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Here is my question... n players playing a dice game which any of them who trows a 6 the game is over and he wins. They do it 1 by 1 .So what is the probabilty of winning for any 1 of them ?

My calculation about it is like
$$ P =\left(\dfrac1{6} \right)^{n} $$

Is that right ?

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That's the probability when $n$ players throw $n$ dice and everyone wins. Each one plays in turns, if he wins the game's over(Fun and difficult part). – Inceptio Mar 24 '13 at 13:49
Is there a limited number of turns, or may the game go on forever (so long as noone rolls a $6$)? – Cameron Buie Mar 24 '13 at 13:52
The game keeps goin on untill 1 of the n players get 6 in their turn. – serkan Mar 24 '13 at 13:53
up vote 1 down vote accepted


First round: player 1 wins with probability $\frac{1}{6}$, player 2 with $\frac{5}{6}\cdot\frac{1}{6}$, $\cdots$, player n with $\left(\frac{5}{6}\right)^{n-1}\cdot\frac{1}{6}$.

Second round: player 1 with $\left(\frac{5}{6}\right)^n\cdot\frac{1}{6}$, player 2 with $\left(\frac{5}{6}\right)^{n+1}\cdot\frac{1}{6}$, and so on...

The winning probability of each given player equals the sum of his winning probabilities in each round.

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If player one wins, game's up! How do you know about the $n$th player's probability of winning? – Inceptio Mar 24 '13 at 13:57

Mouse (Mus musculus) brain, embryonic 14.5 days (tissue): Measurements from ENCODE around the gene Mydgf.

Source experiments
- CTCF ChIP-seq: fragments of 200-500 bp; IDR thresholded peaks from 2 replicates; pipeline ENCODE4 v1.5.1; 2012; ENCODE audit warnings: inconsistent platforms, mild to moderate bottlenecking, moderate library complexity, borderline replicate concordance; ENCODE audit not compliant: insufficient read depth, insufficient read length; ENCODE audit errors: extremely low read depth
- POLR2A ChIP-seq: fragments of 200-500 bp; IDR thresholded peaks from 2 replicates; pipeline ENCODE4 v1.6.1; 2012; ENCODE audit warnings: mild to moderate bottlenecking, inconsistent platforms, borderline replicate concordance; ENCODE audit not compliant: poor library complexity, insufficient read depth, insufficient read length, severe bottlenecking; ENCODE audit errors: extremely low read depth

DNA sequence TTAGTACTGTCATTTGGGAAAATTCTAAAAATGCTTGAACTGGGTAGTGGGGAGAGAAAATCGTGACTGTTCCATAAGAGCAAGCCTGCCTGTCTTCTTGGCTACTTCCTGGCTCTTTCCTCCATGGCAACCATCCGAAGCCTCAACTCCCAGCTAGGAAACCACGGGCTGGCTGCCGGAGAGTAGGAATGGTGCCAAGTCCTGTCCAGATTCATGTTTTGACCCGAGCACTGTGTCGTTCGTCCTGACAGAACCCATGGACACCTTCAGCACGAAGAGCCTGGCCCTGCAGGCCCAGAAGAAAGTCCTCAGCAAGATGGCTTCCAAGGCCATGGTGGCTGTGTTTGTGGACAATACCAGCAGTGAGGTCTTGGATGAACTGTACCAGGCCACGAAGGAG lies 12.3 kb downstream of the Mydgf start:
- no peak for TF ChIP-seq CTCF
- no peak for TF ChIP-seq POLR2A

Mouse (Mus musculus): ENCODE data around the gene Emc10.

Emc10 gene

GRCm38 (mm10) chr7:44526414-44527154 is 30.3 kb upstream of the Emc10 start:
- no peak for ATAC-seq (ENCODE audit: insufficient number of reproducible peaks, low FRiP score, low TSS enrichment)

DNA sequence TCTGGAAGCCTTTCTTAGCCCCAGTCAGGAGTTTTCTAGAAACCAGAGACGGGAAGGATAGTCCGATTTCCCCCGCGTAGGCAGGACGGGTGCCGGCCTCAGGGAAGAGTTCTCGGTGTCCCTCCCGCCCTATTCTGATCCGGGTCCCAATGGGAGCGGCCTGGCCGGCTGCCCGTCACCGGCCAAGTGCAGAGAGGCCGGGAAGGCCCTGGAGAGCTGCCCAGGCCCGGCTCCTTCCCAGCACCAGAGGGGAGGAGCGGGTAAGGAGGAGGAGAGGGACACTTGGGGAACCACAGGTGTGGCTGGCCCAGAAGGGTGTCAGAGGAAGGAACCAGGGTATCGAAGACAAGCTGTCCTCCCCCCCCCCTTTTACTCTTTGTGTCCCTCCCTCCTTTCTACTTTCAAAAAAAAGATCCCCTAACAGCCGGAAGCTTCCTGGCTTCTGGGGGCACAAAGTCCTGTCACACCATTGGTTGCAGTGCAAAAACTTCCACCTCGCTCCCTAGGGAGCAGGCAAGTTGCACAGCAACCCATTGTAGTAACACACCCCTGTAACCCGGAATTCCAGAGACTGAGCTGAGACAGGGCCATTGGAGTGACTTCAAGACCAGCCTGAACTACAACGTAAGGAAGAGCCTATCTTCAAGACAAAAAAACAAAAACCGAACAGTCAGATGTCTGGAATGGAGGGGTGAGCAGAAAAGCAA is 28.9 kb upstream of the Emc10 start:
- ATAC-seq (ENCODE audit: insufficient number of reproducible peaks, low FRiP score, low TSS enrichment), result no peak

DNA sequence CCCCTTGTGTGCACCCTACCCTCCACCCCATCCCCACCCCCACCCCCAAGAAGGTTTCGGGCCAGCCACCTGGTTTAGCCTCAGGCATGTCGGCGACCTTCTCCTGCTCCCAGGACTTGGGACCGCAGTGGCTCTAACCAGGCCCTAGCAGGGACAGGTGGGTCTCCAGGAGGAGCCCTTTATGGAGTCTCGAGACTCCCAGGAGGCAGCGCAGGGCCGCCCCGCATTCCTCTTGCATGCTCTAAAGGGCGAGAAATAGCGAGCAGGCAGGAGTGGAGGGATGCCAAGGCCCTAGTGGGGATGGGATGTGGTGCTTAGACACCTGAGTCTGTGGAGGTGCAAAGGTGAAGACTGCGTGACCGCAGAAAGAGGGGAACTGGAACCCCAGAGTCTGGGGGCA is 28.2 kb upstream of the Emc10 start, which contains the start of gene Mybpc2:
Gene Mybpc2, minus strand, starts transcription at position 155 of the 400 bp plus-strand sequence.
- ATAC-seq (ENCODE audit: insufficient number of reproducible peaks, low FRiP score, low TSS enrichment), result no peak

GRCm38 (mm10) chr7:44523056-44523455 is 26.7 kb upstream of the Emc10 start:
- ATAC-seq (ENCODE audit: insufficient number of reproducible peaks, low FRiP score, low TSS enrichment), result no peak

ahh so you say that i have to count the rounts too if n players cant get 6 in their turns. Aha got the message thx. – serkan Mar 24 '13 at 13:59
Given the information that player one wins, then his winning probability is 1 and others' 0. However we do not have this kind of information a priori. – Chen Yang Mar 24 '13 at 14:01
Consider a general case rather. If player $k$ wins. The probability of others winning is $0$ – Inceptio Mar 24 '13 at 14:02
Yeah, I agree with your conclusion. However this says that the conditional probability of others winning given the information that player k wins is 0. I think here we need unconditional probability. – Chen Yang Mar 24 '13 at 14:05

Here is another way: let $p_k$ denote the probability of the $k$th player winning. Then $p_k=\frac{5}{6}p_{k-1}$ for $1<k\le n$. Now use $\sum_{k=1}^np_k=1$.

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There are $n$ players each with $p=\frac{1}{6}$ chance of winning on their roll.

After 1 round there is a $(\frac{5}{6})^n$ chance that the game has not ended and the situation is exactly the same as it was at the start of the game. Therefore we only need to normalise the probabilities over that first round by dividing by $1-(\frac{5}{6})^n$.

Player 1 has a $\frac{1}{6}\frac{1}{1-(\frac{5}{6})^n}$ chance.

Player 2 has a $\frac{5}{6}\frac{1}{6}\frac{1}{1-(\frac{5}{6})^n}$ chance.

In general, Player $k$ has a $(\frac{5}{6})^{k-1}\frac{1}{6}\frac{1}{1-(\frac{5}{6})^n}$ chance.

So for a 2 player game, Player 1 has $\frac{6}{11}$ and Player 2 has $\frac{5}{11}$.

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